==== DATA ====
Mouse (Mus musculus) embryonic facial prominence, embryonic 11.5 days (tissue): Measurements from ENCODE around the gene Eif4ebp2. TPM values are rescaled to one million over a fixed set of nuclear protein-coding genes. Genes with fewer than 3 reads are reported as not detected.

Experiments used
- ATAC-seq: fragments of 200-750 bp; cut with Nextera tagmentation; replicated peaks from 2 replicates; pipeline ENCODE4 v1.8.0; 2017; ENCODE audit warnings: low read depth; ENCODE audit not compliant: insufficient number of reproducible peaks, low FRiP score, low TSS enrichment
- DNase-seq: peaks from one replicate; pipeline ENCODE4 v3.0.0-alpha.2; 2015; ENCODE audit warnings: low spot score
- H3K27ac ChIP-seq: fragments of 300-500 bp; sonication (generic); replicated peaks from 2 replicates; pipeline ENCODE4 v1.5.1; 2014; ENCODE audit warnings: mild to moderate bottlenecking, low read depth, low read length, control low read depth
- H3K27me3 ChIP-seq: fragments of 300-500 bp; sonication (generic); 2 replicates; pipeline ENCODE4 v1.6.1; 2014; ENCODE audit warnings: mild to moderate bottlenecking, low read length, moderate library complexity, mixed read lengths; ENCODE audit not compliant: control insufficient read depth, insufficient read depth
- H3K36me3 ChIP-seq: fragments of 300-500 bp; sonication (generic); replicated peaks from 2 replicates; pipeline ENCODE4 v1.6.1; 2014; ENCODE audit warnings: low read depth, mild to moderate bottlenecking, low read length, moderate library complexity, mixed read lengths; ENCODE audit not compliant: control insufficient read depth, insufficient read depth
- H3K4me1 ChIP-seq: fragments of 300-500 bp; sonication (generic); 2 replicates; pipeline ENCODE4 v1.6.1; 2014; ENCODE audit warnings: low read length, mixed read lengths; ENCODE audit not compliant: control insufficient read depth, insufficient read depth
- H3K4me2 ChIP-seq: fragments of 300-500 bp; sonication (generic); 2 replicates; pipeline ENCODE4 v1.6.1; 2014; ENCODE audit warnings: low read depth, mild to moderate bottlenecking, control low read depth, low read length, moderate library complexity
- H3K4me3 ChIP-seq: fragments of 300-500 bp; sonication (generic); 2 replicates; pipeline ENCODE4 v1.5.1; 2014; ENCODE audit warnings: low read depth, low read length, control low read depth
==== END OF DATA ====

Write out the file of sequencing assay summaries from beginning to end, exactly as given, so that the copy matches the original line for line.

Mouse (Mus musculus) embryonic facial prominence, embryonic 11.5 days (tissue): Measurements from ENCODE around the gene Eif4ebp2. TPM values are rescaled to one million over a fixed set of nuclear protein-coding genes. Genes with fewer than 3 reads are reported as not detected.

Experiments used
- ATAC-seq: fragments of 200-750 bp; cut with Nextera tagmentation; replicated peaks from 2 replicates; pipeline ENCODE4 v1.8.0; 2017; ENCODE audit warnings: low read depth; ENCODE audit not compliant: insufficient number of reproducible peaks, low FRiP score, low TSS enrichment
- DNase-seq: peaks from one replicate; pipeline ENCODE4 v3.0.0-alpha.2; 2015; ENCODE audit warnings: low spot score
- H3K27ac ChIP-seq: fragments of 300-500 bp; sonication (generic); replicated peaks from 2 replicates; pipeline ENCODE4 v1.5.1; 2014; ENCODE audit warnings: mild to moderate bottlenecking, low read depth, low read length, control low read depth
- H3K27me3 ChIP-seq: fragments of 300-500 bp; sonication (generic); 2 replicates; pipeline ENCODE4 v1.6.1; 2014; ENCODE audit warnings: mild to moderate bottlenecking, low read length, moderate library complexity, mixed read lengths; ENCODE audit not compliant: control insufficient read depth, insufficient read depth
- H3K36me3 ChIP-seq: fragments of 300-500 bp; sonication (generic); replicated peaks from 2 replicates; pipeline ENCODE4 v1.6.1; 2014; ENCODE audit warnings: low read depth, mild to moderate bottlenecking, low read length, moderate library complexity, mixed read lengths; ENCODE audit not compliant: control insufficient read depth, insufficient read depth
- H3K4me1 ChIP-seq: fragments of 300-500 bp; sonication (generic); 2 replicates; pipeline ENCODE4 v1.6.1; 2014; ENCODE audit warnings: low read length, mixed read lengths; ENCODE audit not compliant: control insufficient read depth, insufficient read depth
- H3K4me2 ChIP-seq: fragments of 300-500 bp; sonication (generic); 2 replicates; pipeline ENCODE4 v1.6.1; 2014; ENCODE audit warnings: low read depth, mild to moderate bottlenecking, control low read depth, low read length, moderate library complexity
- H3K4me3 ChIP-seq: fragments of 300-500 bp; sonication (generic); 2 replicates; pipeline ENCODE4 v1.5.1; 2014; ENCODE audit warnings: low read depth, low read length, control low read depth